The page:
Wednesday, December 8, 2010
What’s the most important part of taking a trip? Is it the sights and attractions? Local festivals and events? Unique cuisine? Indeed, all are important but it may be of interest to you that in Japan, acquiring omiyage (souvenirs) is high on the list. In many cases, some may even say that it’s the most important thing to remember while away.
This is because the culture of gift giving is extremely important in Japanese culture. Certain social and business protocols dictate that gifts are to be exchanged. Partnerships with new clients require some form of gift exchange. Likewise does catching up with friends, family and workmates after even a short trip away.
It’s not necessarily the gift that is important but the gesture itself. Most souvenirs found in Japanese cities and towns tend to be small, relatively inexpensive snacks or nick-knacks. Popular types include manju (a soft dough cake with perhaps a sweet bean paste filling) and varieties of mochi (glutinous rice flour cakes).
Because of its place in the culture, the souvenir trade in Japan is worth millions. Each town in Japan knows the importance of having a local specialty to peddle to visitors. Even if there isn’t a distinguishing product, a town will make one. For instance, did you know that the recommended souvenir snack of Tokyo is the Tokyo Banana (a banana shaped and flavored cream cake/cookie)?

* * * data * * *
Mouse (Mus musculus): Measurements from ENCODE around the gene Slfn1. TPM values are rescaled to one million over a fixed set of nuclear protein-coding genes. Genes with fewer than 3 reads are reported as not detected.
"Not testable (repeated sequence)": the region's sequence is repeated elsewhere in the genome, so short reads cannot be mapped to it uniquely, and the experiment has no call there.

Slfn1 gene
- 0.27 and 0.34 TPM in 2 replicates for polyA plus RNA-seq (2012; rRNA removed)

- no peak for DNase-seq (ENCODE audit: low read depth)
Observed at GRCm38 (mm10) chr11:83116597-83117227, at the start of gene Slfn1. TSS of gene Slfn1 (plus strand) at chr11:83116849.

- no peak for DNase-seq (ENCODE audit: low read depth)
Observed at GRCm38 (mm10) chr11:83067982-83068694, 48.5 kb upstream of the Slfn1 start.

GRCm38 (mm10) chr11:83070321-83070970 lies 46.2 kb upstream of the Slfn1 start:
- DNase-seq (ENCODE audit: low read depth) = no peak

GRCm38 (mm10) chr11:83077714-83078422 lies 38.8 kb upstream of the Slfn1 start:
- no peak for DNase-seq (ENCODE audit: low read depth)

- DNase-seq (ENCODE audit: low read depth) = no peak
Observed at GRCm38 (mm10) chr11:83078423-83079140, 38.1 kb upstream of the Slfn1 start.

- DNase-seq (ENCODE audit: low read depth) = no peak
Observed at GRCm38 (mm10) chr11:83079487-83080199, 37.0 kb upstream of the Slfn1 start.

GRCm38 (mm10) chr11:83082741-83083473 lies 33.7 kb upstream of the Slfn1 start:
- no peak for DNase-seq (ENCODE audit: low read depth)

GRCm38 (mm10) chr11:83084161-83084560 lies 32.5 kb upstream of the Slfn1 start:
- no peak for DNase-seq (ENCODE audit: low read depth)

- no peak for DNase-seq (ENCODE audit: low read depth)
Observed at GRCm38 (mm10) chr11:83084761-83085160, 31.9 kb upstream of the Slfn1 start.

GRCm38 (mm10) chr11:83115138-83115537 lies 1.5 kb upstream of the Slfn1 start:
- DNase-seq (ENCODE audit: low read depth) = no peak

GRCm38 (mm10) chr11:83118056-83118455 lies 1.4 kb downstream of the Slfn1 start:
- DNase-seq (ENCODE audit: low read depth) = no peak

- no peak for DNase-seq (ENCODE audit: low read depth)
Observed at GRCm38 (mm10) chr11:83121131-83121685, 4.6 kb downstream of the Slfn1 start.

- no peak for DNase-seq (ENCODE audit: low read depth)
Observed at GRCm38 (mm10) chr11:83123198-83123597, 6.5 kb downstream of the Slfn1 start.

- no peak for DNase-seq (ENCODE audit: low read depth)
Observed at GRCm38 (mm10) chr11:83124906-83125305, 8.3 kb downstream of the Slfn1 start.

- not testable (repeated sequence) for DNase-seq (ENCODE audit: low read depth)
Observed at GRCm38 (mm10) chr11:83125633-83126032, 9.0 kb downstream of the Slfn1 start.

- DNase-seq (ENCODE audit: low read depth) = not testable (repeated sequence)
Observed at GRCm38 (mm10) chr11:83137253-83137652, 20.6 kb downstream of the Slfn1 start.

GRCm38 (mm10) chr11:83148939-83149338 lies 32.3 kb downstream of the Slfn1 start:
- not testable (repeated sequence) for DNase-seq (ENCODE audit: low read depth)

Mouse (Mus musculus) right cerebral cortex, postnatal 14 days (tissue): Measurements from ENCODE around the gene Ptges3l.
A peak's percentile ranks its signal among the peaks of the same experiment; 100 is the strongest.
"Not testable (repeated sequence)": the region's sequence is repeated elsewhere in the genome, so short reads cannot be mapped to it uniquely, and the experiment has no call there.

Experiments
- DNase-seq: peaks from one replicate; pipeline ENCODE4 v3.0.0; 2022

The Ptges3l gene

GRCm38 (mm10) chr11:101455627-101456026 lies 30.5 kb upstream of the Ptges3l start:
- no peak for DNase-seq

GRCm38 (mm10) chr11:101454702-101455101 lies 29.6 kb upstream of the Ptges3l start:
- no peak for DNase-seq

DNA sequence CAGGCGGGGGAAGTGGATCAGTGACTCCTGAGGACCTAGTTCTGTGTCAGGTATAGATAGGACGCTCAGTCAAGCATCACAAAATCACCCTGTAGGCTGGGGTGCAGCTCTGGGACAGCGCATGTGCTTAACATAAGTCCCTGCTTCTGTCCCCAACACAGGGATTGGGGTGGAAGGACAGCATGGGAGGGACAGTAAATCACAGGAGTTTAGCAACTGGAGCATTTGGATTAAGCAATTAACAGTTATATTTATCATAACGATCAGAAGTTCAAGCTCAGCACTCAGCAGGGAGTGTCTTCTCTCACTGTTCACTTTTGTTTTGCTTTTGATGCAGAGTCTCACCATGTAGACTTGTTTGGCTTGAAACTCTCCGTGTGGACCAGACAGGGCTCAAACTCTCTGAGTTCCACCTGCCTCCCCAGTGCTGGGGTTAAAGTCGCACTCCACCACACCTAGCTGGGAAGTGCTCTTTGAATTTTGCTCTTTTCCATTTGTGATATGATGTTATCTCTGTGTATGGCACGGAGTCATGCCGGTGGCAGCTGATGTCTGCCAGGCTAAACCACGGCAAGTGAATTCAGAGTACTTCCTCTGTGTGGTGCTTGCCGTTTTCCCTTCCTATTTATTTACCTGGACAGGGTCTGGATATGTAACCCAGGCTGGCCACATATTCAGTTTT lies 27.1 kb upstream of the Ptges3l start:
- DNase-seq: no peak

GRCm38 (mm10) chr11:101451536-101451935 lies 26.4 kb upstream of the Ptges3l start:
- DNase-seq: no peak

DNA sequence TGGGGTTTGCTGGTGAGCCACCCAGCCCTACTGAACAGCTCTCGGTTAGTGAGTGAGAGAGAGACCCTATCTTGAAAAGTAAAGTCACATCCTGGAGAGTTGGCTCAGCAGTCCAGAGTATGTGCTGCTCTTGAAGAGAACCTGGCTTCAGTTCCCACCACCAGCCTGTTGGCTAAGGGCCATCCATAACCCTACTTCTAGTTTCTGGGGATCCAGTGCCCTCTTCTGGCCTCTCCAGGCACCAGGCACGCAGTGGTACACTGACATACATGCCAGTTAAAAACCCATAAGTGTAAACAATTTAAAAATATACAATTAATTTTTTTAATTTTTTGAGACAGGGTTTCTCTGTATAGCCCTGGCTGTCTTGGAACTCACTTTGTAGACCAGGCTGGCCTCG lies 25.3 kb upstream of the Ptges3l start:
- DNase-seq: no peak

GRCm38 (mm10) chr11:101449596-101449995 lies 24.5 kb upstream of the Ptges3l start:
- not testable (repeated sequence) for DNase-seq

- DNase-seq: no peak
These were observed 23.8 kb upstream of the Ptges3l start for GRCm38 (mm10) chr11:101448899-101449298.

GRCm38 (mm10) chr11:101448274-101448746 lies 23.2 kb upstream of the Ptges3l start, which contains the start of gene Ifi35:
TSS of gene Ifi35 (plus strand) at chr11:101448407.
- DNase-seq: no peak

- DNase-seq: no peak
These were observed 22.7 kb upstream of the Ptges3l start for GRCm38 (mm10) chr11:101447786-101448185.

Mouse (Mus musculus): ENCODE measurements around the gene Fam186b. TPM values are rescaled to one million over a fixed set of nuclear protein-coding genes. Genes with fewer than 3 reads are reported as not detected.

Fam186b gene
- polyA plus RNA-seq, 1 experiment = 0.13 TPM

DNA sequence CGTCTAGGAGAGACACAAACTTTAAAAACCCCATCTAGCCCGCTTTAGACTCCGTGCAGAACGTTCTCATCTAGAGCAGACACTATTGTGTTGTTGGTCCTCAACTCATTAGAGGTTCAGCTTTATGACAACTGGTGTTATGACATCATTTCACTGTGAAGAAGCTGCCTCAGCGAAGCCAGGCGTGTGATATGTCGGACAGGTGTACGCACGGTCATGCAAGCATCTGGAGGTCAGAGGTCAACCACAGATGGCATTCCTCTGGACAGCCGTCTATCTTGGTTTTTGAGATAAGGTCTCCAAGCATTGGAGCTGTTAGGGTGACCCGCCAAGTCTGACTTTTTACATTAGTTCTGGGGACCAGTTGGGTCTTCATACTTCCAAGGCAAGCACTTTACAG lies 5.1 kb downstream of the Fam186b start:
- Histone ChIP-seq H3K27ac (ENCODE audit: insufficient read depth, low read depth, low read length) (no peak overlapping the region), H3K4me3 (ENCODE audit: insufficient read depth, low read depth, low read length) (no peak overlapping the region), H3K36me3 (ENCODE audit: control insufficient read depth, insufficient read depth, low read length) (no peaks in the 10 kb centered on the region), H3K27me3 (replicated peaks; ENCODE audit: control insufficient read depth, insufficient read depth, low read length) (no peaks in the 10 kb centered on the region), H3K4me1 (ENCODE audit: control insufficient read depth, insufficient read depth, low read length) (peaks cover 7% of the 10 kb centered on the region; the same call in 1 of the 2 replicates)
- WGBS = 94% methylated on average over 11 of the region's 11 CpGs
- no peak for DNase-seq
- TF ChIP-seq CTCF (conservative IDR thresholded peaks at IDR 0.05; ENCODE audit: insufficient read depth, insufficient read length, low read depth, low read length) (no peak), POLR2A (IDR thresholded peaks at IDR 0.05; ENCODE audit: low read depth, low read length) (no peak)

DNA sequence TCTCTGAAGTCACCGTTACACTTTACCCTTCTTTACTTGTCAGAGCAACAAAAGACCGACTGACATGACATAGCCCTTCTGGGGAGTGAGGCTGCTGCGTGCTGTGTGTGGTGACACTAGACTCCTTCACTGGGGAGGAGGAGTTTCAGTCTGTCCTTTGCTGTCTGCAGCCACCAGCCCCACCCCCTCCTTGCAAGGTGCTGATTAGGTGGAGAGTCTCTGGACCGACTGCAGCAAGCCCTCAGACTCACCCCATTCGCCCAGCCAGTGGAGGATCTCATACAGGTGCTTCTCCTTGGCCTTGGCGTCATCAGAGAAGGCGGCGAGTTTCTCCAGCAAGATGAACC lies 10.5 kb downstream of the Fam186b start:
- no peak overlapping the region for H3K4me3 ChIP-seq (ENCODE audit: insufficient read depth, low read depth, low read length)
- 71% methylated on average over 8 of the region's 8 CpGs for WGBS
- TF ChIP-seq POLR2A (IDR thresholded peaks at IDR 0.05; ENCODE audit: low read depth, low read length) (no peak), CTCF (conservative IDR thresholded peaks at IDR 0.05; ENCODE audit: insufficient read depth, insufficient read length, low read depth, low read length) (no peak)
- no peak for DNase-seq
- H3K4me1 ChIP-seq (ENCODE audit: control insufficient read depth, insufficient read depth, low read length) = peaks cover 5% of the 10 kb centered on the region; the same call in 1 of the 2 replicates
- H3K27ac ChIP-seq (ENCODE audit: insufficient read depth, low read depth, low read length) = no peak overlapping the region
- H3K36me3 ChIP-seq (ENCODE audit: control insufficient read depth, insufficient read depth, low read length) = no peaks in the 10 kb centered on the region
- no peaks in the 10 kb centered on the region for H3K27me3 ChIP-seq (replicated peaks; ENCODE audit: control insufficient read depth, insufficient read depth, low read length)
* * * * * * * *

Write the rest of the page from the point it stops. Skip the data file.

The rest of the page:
You can’t leave town without buying the local specialties and recommended foods. Most Japanese people travelling within Japan will stock up on goodies for their friends, family, colleagues and even boss. This tradition extends to international travel too. Some Japanese tourists to foreign countries even state a particular product or food as their reason for going. Such travelers are usually expected to bring samples of the product back as a souvenir. A few years ago when there was only one Krispy Kremes store in all of Japan, Japanese visitors to the USA were flying back with cases of donuts. Fortunately, there are a lot more Krispy Kreme stores in Japan these days.
So if you’re coming to Japan for the first time, remember to bring an assortment of goods for souvenirs. If you live in Japan and are going to travel domestically, do not forget your all important omiyage!